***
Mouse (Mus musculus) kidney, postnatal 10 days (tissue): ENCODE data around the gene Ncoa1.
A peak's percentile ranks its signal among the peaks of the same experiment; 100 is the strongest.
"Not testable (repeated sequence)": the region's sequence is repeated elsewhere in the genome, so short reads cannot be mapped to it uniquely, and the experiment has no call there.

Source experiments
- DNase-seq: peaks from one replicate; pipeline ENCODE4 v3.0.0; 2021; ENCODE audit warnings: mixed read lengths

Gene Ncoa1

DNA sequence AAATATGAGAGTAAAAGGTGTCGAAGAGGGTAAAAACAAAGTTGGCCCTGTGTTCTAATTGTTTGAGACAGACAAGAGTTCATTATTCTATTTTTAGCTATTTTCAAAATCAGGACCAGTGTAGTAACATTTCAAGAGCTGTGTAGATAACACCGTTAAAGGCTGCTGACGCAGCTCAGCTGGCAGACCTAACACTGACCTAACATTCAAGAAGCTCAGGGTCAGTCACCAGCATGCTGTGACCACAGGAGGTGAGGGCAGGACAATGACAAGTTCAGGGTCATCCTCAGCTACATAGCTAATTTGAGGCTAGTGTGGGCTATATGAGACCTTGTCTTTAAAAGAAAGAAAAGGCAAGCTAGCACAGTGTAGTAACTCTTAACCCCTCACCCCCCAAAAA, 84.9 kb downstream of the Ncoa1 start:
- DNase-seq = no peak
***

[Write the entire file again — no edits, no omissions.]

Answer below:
Mouse (Mus musculus) kidney, postnatal 10 days (tissue): ENCODE data around the gene Ncoa1.
A peak's percentile ranks its signal among the peaks of the same experiment; 100 is the strongest.
"Not testable (repeated sequence)": the region's sequence is repeated elsewhere in the genome, so short reads cannot be mapped to it uniquely, and the experiment has no call there.

Source experiments
- DNase-seq: peaks from one replicate; pipeline ENCODE4 v3.0.0; 2021; ENCODE audit warnings: mixed read lengths

Gene Ncoa1

DNA sequence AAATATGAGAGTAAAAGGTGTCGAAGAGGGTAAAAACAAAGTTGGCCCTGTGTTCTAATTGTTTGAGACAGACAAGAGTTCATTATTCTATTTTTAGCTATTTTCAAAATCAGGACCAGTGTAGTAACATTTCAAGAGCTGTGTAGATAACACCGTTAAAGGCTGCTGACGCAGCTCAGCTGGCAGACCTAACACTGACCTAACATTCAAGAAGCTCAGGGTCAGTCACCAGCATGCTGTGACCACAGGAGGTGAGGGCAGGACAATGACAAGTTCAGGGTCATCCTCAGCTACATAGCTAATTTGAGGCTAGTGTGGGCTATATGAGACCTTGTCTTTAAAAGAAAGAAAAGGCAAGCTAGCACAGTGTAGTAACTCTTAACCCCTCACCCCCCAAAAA, 84.9 kb downstream of the Ncoa1 start:
- DNase-seq = no peak